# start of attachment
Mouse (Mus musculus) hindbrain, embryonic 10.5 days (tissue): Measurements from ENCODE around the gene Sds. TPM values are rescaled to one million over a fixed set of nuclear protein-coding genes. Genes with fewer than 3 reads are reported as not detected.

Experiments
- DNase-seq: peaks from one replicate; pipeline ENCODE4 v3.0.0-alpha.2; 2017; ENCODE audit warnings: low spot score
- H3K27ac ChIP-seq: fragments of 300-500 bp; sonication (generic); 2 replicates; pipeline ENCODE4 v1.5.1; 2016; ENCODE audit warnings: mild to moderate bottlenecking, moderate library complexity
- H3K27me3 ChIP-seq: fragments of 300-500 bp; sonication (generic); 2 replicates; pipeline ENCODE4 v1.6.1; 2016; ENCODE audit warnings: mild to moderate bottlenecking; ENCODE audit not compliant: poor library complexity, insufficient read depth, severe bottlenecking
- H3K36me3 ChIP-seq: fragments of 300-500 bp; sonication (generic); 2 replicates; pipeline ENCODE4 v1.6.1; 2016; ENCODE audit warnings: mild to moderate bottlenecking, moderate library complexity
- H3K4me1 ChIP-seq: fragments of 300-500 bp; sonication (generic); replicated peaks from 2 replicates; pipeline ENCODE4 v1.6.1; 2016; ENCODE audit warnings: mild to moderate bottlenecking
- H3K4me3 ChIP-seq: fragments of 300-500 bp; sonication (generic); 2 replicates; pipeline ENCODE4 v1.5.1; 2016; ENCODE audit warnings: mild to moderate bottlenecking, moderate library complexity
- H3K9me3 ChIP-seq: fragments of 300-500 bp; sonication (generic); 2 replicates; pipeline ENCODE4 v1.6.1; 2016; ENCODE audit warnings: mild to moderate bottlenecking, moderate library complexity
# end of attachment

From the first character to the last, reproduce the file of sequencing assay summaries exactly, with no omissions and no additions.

Mouse (Mus musculus) hindbrain, embryonic 10.5 days (tissue): Measurements from ENCODE around the gene Sds. TPM values are rescaled to one million over a fixed set of nuclear protein-coding genes. Genes with fewer than 3 reads are reported as not detected.

Experiments
- DNase-seq: peaks from one replicate; pipeline ENCODE4 v3.0.0-alpha.2; 2017; ENCODE audit warnings: low spot score
- H3K27ac ChIP-seq: fragments of 300-500 bp; sonication (generic); 2 replicates; pipeline ENCODE4 v1.5.1; 2016; ENCODE audit warnings: mild to moderate bottlenecking, moderate library complexity
- H3K27me3 ChIP-seq: fragments of 300-500 bp; sonication (generic); 2 replicates; pipeline ENCODE4 v1.6.1; 2016; ENCODE audit warnings: mild to moderate bottlenecking; ENCODE audit not compliant: poor library complexity, insufficient read depth, severe bottlenecking
- H3K36me3 ChIP-seq: fragments of 300-500 bp; sonication (generic); 2 replicates; pipeline ENCODE4 v1.6.1; 2016; ENCODE audit warnings: mild to moderate bottlenecking, moderate library complexity
- H3K4me1 ChIP-seq: fragments of 300-500 bp; sonication (generic); replicated peaks from 2 replicates; pipeline ENCODE4 v1.6.1; 2016; ENCODE audit warnings: mild to moderate bottlenecking
- H3K4me3 ChIP-seq: fragments of 300-500 bp; sonication (generic); 2 replicates; pipeline ENCODE4 v1.5.1; 2016; ENCODE audit warnings: mild to moderate bottlenecking, moderate library complexity
- H3K9me3 ChIP-seq: fragments of 300-500 bp; sonication (generic); 2 replicates; pipeline ENCODE4 v1.6.1; 2016; ENCODE audit warnings: mild to moderate bottlenecking, moderate library complexity